Messerschmitt Bf109 F-4 – Yellow 5 of 111./JG 54, Russian Front, Winter 1942
Out of stock
Out of stock
Gemini Aces 1/72 scale GALFT3001: Messerschmitt Bf109 F-4 Yellow 5 of 111./JG 54, Russian Front, Winter 1942. The models are amazingly detailed with exquisite panel lines and have metal propeller blades, moving Ailerons and rudders, plus optional undercarriage positions and stand. They come complete with a card giving the individual limited edition number, one of only 2,000 of each. Now almost impossible to find; essential to any WW2 collection.
Length 5 inches Wingspan 5.5 inches
Jagdgeschwader 54 (JG 54) GrÃ¼nherz (Green Heart) was a Luftwaffe fighter wing during the Second World War. It was known as the Green Hearts Wing, and it was the second highest scoring wing of all time, JG 52 being the highest. JG 54 flew on the Eastern Front, racking up over 9,600 kills, with aces such as Walter Nowotny, Otto Kittel, Freiherr Peter Grunhertz, Hans “Phips” Philipp, Gunther Lutzow, Emil “Bully” Lang (Lang holds the record for most kills in a day,18), Max-Hellmuth Ostermann, Dietrich Hrabak, Werner Schroer and Hannes Trautloft being the most famous Experten.
Having enjoyed initial success over the Channel and South-east England during the summer of 1940, the unit was transferred to the Eastern Front in the spring of 1941 for Operation Barbarossa – the German invasion of the Soviet Union. JG 54 would remain a Jagdwaffe stalwart in the east, flying firstly Bf 109Fs and then the Fw 190.
JG 54 was known for its non-standard camouflage schemes, similar to what most Luftwaffe medium bomber (Kampfgeschwader) wings already used from early in World War II. For example, Bf-109F-4’s on the Leningrad front 1941â€“42 were painted in black-green/dark-green splinter finish with yellow under cowling and under the wing tips.
The Messerschmitt Bf 109, often called Me 109, was a German World War II fighter aircraft designed by Willy Messerschmitt and Robert Lusser during the early to mid 1930s. It was one of the first true modern fighters of the era, including such features as all-metal monocoque construction, a closed canopy, a retractable landing gear, and was powered by a liquid-cooled, inverted-V12 aero engine.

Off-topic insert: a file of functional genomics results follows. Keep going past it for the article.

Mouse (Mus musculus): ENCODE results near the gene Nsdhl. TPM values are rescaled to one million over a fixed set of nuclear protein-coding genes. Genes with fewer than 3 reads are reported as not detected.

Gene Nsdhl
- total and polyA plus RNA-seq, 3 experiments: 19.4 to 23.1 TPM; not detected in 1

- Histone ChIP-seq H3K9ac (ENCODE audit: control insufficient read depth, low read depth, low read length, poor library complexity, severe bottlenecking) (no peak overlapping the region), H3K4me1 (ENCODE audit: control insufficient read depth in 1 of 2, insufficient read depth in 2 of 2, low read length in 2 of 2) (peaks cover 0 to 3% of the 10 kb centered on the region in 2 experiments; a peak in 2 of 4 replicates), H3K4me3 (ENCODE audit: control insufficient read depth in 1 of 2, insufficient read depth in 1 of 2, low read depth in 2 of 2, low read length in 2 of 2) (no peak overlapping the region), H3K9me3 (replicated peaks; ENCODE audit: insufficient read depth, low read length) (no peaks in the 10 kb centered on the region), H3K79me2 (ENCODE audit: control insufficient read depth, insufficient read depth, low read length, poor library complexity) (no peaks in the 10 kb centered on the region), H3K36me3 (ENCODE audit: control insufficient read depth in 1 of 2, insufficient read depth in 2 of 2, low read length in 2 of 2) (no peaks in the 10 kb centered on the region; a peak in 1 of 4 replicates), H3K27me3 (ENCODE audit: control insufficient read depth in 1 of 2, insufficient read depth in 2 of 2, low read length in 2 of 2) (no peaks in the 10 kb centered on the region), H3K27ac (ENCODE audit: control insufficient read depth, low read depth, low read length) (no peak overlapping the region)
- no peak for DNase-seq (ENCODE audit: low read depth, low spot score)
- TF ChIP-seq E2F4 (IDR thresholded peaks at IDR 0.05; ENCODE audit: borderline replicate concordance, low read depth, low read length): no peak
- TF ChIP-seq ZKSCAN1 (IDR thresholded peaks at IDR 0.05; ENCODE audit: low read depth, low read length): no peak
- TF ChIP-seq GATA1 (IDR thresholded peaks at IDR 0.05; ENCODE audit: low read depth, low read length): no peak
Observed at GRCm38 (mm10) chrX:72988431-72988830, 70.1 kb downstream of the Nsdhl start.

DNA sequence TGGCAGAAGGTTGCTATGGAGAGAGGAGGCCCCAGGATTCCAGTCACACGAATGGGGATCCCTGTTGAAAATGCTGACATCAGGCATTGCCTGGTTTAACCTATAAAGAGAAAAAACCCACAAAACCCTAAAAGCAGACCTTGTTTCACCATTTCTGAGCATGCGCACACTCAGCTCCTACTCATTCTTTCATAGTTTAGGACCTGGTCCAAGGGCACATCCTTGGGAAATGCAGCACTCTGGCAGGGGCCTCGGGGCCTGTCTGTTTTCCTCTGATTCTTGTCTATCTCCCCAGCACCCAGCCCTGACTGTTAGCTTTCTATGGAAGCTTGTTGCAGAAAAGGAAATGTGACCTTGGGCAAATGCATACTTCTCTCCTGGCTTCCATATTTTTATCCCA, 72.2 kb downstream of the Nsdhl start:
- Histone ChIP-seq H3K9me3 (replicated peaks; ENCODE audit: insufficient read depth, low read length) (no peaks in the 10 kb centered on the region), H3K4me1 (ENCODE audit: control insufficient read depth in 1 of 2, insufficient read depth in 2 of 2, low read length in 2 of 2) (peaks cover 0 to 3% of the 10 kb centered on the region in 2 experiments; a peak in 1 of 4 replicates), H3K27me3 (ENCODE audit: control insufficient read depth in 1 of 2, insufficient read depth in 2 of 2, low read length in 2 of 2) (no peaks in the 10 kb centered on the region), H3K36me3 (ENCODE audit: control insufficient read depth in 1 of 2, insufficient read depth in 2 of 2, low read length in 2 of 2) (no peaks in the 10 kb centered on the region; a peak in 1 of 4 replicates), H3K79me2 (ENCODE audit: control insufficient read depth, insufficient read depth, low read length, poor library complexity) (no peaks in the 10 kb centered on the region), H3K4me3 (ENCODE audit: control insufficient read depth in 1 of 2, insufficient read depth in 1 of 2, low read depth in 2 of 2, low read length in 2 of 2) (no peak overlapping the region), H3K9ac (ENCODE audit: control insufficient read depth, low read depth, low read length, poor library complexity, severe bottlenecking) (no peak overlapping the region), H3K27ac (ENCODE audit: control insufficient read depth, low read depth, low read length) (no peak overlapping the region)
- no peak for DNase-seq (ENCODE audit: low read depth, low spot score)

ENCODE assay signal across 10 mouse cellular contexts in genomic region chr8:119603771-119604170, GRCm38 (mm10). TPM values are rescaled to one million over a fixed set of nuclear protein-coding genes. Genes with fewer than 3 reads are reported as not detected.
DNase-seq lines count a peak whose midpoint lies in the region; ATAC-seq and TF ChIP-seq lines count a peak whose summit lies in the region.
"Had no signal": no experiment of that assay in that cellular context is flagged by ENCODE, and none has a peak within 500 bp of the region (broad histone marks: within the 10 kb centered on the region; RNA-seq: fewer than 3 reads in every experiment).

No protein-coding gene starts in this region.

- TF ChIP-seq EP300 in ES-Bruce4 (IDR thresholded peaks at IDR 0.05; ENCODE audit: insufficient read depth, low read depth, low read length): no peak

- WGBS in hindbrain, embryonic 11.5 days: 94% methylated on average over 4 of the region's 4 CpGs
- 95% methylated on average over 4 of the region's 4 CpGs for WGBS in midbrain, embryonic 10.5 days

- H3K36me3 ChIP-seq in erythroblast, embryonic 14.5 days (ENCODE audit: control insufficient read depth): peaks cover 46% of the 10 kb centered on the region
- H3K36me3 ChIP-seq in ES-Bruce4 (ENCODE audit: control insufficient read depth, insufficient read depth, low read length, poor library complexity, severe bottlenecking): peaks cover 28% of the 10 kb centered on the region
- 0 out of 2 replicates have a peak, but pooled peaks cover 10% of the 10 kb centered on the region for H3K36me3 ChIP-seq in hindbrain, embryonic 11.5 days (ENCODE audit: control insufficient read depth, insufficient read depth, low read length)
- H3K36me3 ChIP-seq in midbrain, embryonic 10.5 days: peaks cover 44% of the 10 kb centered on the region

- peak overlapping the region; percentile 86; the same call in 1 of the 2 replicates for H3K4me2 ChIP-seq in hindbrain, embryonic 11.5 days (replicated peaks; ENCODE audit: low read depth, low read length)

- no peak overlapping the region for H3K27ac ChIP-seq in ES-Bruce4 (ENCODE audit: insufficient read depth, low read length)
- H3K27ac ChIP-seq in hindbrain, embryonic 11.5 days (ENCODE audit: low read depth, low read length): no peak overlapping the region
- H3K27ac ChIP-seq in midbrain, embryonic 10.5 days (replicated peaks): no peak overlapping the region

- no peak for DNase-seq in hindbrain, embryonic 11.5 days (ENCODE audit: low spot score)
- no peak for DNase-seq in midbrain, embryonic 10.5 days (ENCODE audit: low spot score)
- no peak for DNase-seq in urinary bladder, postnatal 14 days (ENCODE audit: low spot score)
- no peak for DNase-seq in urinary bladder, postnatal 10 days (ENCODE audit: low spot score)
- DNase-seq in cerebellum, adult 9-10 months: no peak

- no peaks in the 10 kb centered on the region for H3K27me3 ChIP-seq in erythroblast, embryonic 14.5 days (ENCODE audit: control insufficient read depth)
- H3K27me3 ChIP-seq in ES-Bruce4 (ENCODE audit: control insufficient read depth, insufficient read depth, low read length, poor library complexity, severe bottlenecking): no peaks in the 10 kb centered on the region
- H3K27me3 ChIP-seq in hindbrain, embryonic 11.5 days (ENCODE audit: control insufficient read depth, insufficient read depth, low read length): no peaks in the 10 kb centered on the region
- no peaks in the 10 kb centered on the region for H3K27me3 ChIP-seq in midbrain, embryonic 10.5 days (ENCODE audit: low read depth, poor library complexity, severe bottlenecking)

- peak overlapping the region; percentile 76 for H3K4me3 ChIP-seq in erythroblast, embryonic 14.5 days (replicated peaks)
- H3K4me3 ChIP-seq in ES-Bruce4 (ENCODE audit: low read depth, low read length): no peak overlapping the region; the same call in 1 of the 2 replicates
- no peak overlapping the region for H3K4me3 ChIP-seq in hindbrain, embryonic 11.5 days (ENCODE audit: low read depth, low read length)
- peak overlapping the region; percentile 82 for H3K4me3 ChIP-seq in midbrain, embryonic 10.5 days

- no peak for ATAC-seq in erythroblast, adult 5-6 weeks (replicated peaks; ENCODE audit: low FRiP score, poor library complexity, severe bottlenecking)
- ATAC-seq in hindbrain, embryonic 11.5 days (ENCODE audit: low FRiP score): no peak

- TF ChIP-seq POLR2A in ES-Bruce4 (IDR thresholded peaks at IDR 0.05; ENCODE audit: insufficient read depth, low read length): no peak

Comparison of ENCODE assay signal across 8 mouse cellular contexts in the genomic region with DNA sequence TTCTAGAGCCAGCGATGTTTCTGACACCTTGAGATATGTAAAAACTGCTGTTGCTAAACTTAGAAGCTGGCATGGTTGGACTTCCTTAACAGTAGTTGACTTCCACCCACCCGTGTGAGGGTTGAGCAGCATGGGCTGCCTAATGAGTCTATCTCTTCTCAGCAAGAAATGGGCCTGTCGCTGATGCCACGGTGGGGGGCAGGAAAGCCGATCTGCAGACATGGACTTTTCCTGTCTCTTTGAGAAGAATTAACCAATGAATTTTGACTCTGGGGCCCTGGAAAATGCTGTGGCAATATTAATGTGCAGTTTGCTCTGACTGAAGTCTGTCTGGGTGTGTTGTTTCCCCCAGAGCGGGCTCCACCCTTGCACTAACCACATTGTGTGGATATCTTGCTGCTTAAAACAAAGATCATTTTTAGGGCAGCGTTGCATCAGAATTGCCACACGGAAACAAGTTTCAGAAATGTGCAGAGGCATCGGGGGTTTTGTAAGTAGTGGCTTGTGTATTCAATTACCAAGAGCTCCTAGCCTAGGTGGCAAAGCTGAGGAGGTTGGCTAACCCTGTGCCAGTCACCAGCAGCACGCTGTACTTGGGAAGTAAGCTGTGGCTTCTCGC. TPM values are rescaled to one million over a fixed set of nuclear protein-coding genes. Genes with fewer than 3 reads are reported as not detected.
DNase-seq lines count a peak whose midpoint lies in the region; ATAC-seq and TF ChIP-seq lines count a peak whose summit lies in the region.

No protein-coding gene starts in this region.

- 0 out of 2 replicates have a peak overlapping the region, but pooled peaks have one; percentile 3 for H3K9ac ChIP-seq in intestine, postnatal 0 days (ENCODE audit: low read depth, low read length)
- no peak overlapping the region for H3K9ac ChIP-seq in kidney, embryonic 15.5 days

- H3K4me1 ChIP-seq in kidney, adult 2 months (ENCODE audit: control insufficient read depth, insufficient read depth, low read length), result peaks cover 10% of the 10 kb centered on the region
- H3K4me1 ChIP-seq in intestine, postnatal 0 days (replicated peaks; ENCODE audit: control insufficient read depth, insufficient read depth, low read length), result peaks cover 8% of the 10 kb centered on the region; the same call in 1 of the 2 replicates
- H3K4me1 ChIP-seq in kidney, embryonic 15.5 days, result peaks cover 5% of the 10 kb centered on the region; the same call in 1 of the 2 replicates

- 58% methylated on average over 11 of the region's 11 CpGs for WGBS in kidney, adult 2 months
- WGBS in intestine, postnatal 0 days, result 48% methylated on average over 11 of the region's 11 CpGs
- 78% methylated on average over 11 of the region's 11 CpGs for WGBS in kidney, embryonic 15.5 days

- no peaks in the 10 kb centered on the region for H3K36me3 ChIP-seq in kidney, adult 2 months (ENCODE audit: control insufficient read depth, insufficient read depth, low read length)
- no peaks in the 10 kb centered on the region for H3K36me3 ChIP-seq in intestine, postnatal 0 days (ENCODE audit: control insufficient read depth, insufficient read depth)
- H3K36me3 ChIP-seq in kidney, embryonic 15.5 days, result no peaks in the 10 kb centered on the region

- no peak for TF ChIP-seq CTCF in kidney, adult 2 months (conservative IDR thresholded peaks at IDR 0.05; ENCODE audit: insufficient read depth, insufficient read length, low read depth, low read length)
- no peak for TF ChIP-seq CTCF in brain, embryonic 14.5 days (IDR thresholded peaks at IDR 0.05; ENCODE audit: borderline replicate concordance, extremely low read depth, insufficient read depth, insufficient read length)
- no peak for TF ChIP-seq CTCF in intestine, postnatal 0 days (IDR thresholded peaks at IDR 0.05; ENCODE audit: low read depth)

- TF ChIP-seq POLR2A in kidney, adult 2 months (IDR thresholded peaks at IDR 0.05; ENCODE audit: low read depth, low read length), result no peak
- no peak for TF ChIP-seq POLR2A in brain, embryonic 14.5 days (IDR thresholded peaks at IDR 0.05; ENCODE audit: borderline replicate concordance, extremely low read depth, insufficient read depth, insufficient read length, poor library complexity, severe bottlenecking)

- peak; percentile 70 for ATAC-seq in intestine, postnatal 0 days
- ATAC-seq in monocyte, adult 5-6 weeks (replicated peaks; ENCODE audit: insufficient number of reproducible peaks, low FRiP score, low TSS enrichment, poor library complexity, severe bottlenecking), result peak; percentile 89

The Bf 109 first saw operational service during the Spanish Civil War and was still in service at the dawn of the jet age at the end of World War II, during which time it was the backbone of the Luftwaffe’s fighter force. From the end of 1941 the Bf 109 was supplemented by the Focke-Wulf Fw 190.
Originally conceived as an interceptor, later models were developed to fulfill multiple tasks, serving as bomber escort, fighter-bomber, day-fighter, night-fighter, all-weather fighter, ground-attack aircraft, and as reconnaissance aircraft. It was supplied to and operated by several states during World War II, and served with several countries for many years after the war. The Bf 109 was the most produced fighter aircraft in history, with a total of 33,984 units produced from 1936 up to April 1945.
The Bf 109 was flown by the three top-scoring German fighter aces of World War II, who claimed 928 victories among them while flying with Jagdgeschwader 52, mainly on the Eastern Front, as well as by Hans-Joachim Marseille, the highest scoring German ace in the North African Campaign. It was also flown by several other successful aces from Germany’s allies, notably Finland, including the highest scoring non-German ace Ilmari Juutilainen, and pilots from Romania, Croatia and Hungary. Through constant development, the Bf 109 remained competitive with the latest Allied fighter aircraft until the end of the war.